My Journey

As I get ready for the This Week in Science podcast at the Entomological Society Meeting in Denver, I’m reflecting on my journey. November 6th, 12:30 PM Mountain time

My journey has not, nor likely will never be traditional. Yes, I have plenty of stories about collecting insects, playing in tide pools, and general curiosity about the world as a child that any of us can tell and I know is in our bones. But, I think the one thing that points from my childhood to where I am now, is I always wanted to understanding things at the root, at its core, I didn’t like easy answers and I liked the truth. I was and still am a Jill-of-it-all, though maybe a little more focused on particular things now. I love(d) music, theater, dance, math, yeah I loved math and still do. I spent a lot of time with my mother who also loved hiking and natural history. We discovered together what was that bird, insect, or fish I just saw, collected, or pulled out of the water. She was my in-house naturalist and lover of all things. She went back to school in her 40s and became a lawyer, showing me that age or gender can’t stop you from pursing what you want.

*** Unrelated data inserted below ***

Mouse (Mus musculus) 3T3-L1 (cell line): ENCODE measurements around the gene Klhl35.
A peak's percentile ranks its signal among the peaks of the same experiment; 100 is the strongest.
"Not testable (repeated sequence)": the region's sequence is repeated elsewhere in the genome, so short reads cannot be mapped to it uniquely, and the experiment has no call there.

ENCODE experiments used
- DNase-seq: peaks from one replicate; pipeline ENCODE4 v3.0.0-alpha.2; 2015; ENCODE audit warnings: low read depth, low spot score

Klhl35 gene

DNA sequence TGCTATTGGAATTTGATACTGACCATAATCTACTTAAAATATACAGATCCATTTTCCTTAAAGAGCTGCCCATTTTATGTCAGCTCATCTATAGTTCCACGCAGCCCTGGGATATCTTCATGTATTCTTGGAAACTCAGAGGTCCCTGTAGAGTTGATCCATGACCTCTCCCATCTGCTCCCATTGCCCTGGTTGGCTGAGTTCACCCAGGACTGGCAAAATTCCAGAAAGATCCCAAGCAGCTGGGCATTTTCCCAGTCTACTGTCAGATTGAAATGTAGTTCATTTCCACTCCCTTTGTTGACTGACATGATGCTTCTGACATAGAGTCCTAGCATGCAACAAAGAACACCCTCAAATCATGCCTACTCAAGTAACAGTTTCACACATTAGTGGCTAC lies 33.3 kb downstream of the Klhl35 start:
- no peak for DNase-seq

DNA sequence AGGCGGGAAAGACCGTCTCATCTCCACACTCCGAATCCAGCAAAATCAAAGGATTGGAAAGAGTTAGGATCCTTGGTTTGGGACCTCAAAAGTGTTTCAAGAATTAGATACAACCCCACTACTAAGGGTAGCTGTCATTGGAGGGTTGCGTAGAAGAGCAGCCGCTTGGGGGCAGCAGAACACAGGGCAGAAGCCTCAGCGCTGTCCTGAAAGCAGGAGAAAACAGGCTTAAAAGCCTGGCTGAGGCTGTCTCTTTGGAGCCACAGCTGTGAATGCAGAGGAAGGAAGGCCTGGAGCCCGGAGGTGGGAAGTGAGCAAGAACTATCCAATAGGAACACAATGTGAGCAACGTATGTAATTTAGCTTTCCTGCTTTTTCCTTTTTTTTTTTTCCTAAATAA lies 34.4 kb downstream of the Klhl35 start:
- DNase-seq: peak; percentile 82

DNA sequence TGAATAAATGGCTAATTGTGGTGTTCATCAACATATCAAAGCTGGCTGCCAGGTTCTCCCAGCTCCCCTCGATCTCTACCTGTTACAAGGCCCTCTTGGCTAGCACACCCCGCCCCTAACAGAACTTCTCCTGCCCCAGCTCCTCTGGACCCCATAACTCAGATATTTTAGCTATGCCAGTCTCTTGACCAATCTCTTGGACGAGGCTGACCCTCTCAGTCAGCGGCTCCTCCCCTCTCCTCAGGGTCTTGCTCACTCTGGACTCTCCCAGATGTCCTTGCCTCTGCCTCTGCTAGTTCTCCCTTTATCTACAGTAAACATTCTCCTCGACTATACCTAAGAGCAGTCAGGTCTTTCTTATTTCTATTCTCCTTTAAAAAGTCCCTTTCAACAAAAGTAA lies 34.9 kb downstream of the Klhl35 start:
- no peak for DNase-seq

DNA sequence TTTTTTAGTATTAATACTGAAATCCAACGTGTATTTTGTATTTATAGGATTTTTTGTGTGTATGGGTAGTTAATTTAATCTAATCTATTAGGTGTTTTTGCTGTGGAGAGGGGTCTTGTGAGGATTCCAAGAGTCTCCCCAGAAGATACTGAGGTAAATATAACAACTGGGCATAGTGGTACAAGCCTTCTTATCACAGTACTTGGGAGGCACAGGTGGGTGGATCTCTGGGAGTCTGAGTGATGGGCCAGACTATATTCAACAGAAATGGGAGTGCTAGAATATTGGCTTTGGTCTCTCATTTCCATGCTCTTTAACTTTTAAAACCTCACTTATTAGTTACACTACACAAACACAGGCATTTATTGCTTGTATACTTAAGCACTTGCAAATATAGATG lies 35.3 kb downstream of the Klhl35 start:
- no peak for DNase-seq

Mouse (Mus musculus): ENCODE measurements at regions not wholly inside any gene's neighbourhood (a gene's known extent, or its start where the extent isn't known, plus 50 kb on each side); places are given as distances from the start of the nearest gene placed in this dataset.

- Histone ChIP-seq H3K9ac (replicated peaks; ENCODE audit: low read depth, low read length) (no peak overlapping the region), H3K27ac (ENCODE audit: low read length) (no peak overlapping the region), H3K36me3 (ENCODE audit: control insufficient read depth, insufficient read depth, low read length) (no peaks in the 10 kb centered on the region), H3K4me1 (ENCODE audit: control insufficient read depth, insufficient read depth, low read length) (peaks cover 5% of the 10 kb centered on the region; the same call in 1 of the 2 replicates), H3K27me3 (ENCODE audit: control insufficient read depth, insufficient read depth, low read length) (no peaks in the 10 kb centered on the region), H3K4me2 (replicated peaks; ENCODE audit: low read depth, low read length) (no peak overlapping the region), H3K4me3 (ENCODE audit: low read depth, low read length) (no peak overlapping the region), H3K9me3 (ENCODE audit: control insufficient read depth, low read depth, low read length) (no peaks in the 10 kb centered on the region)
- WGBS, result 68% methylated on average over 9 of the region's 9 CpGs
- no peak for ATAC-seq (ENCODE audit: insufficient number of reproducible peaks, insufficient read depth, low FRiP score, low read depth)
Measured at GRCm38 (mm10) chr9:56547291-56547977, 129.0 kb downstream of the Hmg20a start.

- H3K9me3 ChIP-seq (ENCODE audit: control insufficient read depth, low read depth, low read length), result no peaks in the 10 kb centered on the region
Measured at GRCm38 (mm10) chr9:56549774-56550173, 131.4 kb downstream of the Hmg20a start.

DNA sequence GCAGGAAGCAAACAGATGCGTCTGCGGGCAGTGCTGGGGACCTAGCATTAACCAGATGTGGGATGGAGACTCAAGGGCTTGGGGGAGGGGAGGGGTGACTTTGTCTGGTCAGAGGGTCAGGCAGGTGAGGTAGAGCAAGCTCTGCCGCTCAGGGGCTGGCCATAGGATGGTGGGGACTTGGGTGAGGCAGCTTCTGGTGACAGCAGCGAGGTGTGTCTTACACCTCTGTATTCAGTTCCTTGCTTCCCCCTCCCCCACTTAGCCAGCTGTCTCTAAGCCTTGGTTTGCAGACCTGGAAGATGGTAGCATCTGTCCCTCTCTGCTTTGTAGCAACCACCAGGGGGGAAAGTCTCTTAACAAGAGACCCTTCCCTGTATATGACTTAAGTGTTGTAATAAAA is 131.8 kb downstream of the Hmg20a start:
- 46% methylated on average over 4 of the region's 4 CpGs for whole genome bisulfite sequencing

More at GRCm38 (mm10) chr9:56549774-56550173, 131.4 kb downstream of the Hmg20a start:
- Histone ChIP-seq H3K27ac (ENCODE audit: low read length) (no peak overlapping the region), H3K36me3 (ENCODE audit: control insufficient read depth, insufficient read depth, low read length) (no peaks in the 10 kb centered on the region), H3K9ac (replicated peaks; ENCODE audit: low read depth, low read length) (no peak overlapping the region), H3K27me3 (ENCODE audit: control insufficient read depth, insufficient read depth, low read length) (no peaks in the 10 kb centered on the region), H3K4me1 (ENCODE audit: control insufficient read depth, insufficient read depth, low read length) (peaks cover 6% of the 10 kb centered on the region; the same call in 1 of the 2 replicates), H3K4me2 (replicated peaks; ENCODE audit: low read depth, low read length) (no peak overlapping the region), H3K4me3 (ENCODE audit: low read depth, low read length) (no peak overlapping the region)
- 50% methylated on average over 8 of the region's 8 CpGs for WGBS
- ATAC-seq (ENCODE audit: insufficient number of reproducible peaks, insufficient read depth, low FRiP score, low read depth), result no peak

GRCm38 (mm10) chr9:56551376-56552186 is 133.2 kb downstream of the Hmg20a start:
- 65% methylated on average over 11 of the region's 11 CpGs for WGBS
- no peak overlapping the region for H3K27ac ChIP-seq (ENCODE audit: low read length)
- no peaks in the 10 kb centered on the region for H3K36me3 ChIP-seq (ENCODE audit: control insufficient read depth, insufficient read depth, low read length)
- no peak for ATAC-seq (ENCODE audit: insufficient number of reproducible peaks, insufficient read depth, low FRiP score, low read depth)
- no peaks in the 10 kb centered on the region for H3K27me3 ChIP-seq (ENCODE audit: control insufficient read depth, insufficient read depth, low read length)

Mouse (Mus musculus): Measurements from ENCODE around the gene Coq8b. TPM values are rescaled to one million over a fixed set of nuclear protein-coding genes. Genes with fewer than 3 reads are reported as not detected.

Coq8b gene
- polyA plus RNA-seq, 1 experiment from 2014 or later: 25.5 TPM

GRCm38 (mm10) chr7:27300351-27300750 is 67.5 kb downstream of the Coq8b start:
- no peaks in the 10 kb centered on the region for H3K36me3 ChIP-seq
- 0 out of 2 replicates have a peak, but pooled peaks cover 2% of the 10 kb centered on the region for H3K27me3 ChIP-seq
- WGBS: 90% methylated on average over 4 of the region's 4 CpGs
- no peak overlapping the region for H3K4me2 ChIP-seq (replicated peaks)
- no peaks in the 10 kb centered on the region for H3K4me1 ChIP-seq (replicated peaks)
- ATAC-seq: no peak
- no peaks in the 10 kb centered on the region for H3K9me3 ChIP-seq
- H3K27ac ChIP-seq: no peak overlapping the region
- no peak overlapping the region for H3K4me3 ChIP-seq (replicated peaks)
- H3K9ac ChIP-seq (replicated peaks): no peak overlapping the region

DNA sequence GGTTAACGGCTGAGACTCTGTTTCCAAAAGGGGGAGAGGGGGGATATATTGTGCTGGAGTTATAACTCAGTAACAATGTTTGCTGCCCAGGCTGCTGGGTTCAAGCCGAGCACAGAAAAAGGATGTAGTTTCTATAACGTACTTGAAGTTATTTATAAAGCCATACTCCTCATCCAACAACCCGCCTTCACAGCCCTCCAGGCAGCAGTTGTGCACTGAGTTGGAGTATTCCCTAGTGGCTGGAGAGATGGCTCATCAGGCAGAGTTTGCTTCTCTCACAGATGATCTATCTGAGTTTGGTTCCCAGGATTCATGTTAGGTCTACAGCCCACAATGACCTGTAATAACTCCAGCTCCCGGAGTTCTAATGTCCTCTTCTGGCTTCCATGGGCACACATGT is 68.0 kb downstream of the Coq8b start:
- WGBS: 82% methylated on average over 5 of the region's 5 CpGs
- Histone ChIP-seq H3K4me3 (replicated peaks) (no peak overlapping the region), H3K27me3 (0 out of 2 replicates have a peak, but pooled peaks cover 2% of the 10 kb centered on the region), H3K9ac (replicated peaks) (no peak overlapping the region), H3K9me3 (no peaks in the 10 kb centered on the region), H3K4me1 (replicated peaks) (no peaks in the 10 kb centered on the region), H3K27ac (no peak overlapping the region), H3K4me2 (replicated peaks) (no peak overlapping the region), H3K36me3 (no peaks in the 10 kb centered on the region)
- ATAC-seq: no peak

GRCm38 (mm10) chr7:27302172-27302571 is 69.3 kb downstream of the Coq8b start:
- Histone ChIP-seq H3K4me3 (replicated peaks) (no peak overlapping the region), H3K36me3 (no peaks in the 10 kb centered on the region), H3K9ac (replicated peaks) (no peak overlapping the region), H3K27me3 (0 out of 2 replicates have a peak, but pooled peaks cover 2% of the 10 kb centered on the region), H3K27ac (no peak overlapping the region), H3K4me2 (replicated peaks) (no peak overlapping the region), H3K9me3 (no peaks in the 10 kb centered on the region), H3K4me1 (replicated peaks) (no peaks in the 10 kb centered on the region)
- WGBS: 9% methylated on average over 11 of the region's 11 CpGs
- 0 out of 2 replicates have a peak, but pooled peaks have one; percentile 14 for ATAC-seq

When I look back on my trajectory, it’s more of a meandering flow, not a direct line, with plenty of eddies, and at this point in my career finally makes some sort of sense. I think, maybe, I hope, ah who the heck knows? The meandering with eddies is reflected in my undergraduate education from a liberal arts tour to landing at UC Berkeley, after a stint practicing environmental direct action (a story that my Conservation Science students have heard too much about) and learning scientific diving, just because it sounded fun. Becoming a “professional student,” as my family so loving described me, at a variety of schools, and trying many different majors out from theater to classics at Sarah Lawrence College, to anthropology at Colorado College, to finally general Biology at UCB, gave me a certain sense of discovery and of creative choice. Moreover, this combined with my truth-seeking youth, shaped my stick-to-it-ness, my persistence to pursue a master’s and PhD, to take things to what I thought was the ultimate outcome. The love of learning and the love of truth fell neatly into the biological sciences. I enjoy surprising people, to confuse their perception of who I was. I can remember going back to a high school reunion and the surprise and shock that I had a PhD, that I was going to do a post-doc at Cornell. What is up with that? I had confused them. In high school it was music and theater, the classics, not science.